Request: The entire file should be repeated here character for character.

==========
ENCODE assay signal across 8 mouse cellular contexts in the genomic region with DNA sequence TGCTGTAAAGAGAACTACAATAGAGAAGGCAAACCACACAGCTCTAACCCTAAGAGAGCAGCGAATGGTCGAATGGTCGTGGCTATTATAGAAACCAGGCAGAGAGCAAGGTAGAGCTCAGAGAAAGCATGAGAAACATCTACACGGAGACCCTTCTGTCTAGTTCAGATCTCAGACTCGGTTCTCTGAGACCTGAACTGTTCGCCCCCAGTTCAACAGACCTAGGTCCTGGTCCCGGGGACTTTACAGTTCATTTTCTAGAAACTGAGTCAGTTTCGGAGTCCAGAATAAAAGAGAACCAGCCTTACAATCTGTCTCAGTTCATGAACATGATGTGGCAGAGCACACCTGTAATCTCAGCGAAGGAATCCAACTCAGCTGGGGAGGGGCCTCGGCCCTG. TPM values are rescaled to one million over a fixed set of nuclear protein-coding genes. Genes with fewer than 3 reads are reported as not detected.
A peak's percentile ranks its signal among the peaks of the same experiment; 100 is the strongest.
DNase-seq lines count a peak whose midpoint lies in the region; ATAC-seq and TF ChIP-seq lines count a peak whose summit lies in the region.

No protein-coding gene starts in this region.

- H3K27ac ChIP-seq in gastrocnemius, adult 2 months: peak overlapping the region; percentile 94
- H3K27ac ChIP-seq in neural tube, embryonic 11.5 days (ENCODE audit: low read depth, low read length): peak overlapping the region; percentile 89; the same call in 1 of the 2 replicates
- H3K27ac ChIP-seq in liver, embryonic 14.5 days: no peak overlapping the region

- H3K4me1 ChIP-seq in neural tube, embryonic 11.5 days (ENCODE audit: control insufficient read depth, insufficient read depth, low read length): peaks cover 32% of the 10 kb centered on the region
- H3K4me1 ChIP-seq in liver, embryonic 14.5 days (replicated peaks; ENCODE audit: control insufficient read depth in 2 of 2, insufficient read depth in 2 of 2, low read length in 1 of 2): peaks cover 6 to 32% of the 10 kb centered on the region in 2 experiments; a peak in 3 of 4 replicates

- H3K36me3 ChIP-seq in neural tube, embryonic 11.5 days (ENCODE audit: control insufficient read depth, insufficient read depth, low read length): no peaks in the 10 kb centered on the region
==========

ENCODE assay signal across 8 mouse cellular contexts in the genomic region with DNA sequence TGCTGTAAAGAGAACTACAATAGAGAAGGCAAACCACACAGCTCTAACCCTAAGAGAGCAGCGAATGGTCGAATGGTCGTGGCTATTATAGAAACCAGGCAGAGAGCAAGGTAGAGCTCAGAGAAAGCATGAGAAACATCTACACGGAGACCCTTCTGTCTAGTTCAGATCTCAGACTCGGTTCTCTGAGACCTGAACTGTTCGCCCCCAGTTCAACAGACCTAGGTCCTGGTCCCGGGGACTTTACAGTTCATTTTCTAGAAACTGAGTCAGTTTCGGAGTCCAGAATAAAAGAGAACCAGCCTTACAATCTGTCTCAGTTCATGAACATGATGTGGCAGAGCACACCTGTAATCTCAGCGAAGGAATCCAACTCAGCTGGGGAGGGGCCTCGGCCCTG. TPM values are rescaled to one million over a fixed set of nuclear protein-coding genes. Genes with fewer than 3 reads are reported as not detected.
A peak's percentile ranks its signal among the peaks of the same experiment; 100 is the strongest.
DNase-seq lines count a peak whose midpoint lies in the region; ATAC-seq and TF ChIP-seq lines count a peak whose summit lies in the region.

No protein-coding gene starts in this region.

- H3K27ac ChIP-seq in gastrocnemius, adult 2 months: peak overlapping the region; percentile 94
- H3K27ac ChIP-seq in neural tube, embryonic 11.5 days (ENCODE audit: low read depth, low read length): peak overlapping the region; percentile 89; the same call in 1 of the 2 replicates
- H3K27ac ChIP-seq in liver, embryonic 14.5 days: no peak overlapping the region

- H3K4me1 ChIP-seq in neural tube, embryonic 11.5 days (ENCODE audit: control insufficient read depth, insufficient read depth, low read length): peaks cover 32% of the 10 kb centered on the region
- H3K4me1 ChIP-seq in liver, embryonic 14.5 days (replicated peaks; ENCODE audit: control insufficient read depth in 2 of 2, insufficient read depth in 2 of 2, low read length in 1 of 2): peaks cover 6 to 32% of the 10 kb centered on the region in 2 experiments; a peak in 3 of 4 replicates

- H3K36me3 ChIP-seq in neural tube, embryonic 11.5 days (ENCODE audit: control insufficient read depth, insufficient read depth, low read length): no peaks in the 10 kb centered on the region